Four respondents who reported early turnout in the October survey reported having not turned out in the November survey. These respondents were coded as having voted.

### Appendix. Registration and Turnout Self-Reports

##### REGISTRATION

The January, February, June, and September 2008 waves of the ANES 2008–2009 Panel Study included questions about registration status:

“Are you registered to vote, or not?” (Yes, registered to vote; No, not registered; Don’t know)

If registered: “Your residence is located in [county]. Are you registered to vote in [county] or somewhere else?” 18 (Registered in [county]; Registered somewhere else)

If somewhere else: “In what county and state are you registered?” 19

The analyses described in this paper used each respondent’s latest answer to each of these questions. That is, self-reported registration was taken from the September 2008 survey for respondents who answered the questions during that month. Answers from the June survey were used for respondents who did not answer the questions in September. Similarly, answers from the January or February surveys were used for respondents who did not answer the questions during a later month. Respondents who did not answer the registration questions during any of the surveys are not included in the analyses we report.

##### TURNOUT

Turnout in the 2008 general election was measured using questions asked in the October and November surveys. The October survey asked:

“This question is not about the primary elections and caucuses that were held a few months ago. Instead, we’d like to ask you about the election for President to be held on November 4, in which [BARACK OBAMA / JOHN MCCAIN] is running against [JOHN MCCAIN / BARACK OBAMA]. Have you already voted in that election, or not?” (ANSWER CHOICES: “Have already voted in that election” and “Have not voted in that election”)

The order in which the major party candidates were presented was randomly determined for each respondent.

In the November survey, respondents were asked:

“The next few questions are about the presidential election that was held on November 4.

In asking people about elections, we often find that a lot of people were not able to vote because they weren’t registered, they were sick, they didn’t have time, or something else happened to prevent them from voting. And sometimes, people who usually vote or who planned to vote forget that something unusual happened on election day one year that prevented them from voting that time. So please think carefully for a minute about the election held on November 4, and other past elections in which you may have voted, and answer the following questions about your voting behavior.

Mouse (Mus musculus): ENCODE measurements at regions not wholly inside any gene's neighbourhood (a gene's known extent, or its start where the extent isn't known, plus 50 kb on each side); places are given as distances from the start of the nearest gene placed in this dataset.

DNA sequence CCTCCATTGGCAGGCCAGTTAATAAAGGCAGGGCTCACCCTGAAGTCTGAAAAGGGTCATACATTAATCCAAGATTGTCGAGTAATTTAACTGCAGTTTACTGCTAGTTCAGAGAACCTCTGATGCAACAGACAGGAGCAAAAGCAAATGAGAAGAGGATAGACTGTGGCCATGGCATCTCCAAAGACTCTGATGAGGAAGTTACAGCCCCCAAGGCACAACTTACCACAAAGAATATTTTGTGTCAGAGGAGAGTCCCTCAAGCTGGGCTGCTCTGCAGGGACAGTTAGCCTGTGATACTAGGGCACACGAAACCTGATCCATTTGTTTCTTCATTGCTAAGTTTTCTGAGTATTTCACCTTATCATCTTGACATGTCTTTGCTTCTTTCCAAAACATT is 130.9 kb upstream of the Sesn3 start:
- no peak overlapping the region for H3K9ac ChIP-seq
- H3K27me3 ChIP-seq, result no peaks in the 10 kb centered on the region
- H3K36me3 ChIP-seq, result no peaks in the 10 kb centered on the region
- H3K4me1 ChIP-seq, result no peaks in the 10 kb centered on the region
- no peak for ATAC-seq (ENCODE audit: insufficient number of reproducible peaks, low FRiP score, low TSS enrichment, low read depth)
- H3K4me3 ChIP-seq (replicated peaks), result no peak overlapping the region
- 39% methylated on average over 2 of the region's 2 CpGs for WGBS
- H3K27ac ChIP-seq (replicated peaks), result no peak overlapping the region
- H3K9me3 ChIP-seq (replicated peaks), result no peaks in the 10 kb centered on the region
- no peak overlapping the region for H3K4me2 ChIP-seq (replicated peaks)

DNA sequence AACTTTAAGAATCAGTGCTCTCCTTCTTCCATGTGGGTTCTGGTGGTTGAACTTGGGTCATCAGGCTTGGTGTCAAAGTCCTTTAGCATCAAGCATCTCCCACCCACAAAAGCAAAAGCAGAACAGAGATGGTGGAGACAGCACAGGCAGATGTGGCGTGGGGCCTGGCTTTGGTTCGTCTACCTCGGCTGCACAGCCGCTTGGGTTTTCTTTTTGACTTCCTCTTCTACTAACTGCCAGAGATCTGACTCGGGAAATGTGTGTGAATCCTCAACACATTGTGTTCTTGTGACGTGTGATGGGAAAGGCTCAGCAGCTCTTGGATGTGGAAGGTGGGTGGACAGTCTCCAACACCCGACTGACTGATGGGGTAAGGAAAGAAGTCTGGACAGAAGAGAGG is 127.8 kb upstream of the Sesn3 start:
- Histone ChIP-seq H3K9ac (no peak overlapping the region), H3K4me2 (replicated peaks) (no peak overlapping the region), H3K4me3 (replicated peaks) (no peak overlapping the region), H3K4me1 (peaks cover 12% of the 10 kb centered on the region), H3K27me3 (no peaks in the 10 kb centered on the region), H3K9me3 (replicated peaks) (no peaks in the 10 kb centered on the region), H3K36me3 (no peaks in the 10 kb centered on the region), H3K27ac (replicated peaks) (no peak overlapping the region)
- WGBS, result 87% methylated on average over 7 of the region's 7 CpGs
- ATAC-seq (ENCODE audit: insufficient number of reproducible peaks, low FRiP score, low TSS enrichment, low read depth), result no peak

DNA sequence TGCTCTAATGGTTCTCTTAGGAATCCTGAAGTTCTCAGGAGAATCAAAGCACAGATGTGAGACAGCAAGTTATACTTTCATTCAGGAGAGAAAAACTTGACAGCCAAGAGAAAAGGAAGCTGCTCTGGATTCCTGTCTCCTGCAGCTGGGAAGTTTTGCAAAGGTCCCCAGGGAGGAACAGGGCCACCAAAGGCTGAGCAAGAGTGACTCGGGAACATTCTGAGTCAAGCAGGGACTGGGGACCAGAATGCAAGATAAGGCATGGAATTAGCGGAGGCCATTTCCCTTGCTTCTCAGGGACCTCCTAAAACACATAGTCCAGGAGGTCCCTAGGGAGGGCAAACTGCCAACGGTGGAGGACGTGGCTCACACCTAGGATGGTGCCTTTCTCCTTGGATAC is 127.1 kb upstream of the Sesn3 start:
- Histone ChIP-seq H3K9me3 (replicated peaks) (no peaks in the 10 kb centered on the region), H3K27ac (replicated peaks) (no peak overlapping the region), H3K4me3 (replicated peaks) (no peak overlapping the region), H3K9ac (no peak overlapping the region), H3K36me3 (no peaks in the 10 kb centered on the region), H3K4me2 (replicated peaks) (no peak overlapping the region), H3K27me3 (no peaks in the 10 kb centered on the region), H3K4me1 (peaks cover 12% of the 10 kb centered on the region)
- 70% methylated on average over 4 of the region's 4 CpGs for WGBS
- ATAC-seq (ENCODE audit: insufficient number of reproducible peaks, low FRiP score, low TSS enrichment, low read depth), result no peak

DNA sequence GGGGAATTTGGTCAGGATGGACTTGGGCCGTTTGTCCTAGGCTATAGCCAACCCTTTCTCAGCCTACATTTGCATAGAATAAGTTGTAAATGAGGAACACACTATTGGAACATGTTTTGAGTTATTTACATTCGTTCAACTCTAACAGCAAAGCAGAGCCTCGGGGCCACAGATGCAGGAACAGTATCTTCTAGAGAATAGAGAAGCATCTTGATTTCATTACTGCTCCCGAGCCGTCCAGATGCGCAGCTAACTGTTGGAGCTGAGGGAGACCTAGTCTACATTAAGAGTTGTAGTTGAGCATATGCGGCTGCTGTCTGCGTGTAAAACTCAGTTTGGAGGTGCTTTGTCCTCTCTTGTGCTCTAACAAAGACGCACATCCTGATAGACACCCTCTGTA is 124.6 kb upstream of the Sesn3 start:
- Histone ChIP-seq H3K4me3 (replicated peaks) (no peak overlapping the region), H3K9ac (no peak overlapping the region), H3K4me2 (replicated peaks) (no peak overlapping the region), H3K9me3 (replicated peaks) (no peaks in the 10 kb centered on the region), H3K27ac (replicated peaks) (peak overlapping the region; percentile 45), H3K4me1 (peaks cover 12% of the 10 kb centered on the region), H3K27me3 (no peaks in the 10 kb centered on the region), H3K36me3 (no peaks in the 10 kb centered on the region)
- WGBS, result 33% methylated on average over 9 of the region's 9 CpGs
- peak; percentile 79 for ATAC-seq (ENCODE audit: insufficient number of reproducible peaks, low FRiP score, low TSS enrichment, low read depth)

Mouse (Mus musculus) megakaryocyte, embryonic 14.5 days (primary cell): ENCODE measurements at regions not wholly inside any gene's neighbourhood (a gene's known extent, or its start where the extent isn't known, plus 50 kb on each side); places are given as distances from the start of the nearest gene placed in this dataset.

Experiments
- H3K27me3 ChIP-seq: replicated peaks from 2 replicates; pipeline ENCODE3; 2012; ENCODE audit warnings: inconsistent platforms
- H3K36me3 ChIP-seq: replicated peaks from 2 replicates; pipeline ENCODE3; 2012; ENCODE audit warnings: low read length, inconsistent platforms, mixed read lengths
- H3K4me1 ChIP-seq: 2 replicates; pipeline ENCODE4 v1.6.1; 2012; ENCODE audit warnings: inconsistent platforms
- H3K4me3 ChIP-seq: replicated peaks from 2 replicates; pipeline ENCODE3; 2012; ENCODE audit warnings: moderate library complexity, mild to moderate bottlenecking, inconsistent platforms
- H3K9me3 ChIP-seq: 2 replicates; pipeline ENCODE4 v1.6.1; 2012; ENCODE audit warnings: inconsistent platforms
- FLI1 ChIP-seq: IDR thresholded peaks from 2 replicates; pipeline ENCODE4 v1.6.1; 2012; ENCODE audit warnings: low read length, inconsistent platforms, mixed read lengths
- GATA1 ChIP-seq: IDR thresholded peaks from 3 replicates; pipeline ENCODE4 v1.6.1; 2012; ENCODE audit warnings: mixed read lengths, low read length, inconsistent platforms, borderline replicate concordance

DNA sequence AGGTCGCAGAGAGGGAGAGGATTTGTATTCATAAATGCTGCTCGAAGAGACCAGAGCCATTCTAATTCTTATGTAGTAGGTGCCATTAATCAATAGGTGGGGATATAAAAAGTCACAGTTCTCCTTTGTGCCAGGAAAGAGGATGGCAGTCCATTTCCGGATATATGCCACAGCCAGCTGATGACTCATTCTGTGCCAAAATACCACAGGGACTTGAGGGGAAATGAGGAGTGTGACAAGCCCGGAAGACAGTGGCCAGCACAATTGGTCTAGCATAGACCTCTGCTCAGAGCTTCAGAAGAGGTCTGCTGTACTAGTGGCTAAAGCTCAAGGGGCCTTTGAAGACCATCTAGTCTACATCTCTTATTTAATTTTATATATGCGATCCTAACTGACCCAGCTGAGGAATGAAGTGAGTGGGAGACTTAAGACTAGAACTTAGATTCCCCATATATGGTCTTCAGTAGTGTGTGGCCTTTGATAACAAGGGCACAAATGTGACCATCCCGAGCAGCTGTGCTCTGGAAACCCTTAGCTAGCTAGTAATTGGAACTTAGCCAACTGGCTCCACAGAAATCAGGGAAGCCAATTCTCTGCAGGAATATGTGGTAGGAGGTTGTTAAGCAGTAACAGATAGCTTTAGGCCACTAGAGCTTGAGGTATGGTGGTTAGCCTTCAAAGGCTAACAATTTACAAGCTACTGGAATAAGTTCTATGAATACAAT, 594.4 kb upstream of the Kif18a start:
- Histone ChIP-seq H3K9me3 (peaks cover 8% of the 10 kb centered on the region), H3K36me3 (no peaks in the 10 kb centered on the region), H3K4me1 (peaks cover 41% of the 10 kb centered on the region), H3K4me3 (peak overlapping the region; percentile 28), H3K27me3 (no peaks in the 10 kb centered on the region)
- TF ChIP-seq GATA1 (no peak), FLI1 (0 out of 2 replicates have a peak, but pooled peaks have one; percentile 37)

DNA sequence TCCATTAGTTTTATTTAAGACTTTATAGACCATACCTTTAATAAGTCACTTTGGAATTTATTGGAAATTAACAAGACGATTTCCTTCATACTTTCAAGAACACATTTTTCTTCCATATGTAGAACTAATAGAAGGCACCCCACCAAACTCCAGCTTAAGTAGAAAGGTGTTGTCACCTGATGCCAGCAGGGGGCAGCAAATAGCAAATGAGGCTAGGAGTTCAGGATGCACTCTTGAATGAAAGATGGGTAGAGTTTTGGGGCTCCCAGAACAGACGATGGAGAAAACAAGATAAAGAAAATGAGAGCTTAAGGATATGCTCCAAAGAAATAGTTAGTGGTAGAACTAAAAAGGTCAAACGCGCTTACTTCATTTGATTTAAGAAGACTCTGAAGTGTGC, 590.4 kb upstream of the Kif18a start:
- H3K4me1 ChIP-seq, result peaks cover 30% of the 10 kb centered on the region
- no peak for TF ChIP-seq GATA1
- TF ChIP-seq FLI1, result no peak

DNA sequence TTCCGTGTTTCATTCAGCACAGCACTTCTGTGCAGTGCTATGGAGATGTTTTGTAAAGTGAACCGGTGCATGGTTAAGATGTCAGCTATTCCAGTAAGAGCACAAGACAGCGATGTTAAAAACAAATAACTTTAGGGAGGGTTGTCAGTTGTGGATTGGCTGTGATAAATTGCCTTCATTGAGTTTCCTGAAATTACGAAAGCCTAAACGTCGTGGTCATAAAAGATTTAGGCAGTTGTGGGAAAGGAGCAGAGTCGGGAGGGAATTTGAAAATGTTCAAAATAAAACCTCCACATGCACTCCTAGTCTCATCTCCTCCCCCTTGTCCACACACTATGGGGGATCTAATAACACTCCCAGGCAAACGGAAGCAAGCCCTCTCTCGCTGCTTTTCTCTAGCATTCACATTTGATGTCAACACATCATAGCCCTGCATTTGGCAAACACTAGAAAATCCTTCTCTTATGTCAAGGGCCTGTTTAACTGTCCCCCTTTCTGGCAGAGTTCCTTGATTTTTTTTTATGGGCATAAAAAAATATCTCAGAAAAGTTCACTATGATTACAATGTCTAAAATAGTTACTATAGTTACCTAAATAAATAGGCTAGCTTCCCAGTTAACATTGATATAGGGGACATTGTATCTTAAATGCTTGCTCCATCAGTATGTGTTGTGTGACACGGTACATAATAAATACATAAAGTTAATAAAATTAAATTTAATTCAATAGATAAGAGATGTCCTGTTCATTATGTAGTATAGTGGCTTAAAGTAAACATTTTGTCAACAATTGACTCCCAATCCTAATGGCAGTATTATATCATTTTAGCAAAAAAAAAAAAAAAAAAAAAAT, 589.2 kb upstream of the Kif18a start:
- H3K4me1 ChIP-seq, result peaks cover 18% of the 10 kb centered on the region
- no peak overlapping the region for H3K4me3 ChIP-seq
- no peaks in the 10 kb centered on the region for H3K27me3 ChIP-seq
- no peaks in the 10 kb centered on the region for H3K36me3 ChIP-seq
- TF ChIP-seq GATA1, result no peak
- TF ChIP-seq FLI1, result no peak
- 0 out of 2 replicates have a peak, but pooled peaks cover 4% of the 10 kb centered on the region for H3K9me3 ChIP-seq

Which one of the following best describes what you did in this election?

Definitely did not vote.

Definitely voted in person at a polling place on election day.

Definitely voted in person at a polling place before election day.

Definitely voted by mailing a ballot to elections officials before election day.

Definitely voted in some other way.

Not completely sure whether you voted or not.”

Respondents who said that they were not completely sure whether they voted were asked a follow-up question:

“If you had to guess, would you say that you probably did vote in the election, or probably did not vote in the election?” (“Probably voted” and “Probably did not vote”)

Respondents were coded as having turned out if they selected “Have already voted in that election” during the October survey or selected “Definitely voted in person at a polling place on election day,” “Definitely voted in person at a polling place before election day,” “Definitely voted by mailing a ballot to elections officials before election day,” “Definitely voted in some other way,” or “Probably voted” during the November survey. Among the people who answered turnout questions in both the October and November surveys ( n = 2,561), only those who selected “Have not voted in that election” during the October survey and “Definitely did not vote” or “Probably did not vote” during the November survey were labeled as having not turned out. 20 Of the 3,049 respondents, 84 percent answered both the October and November turnout questions. An additional 5 percent answered only the November turnout question, and 4 percent answered only the October question. The remaining 7 percent did not answer the turnout question during either survey. The respondents who did not answer the registration questions during any of the surveys, and respondents who reported having not turned out during the October survey and did not answer the turnout questions in the November survey, are not included in the analyses we report.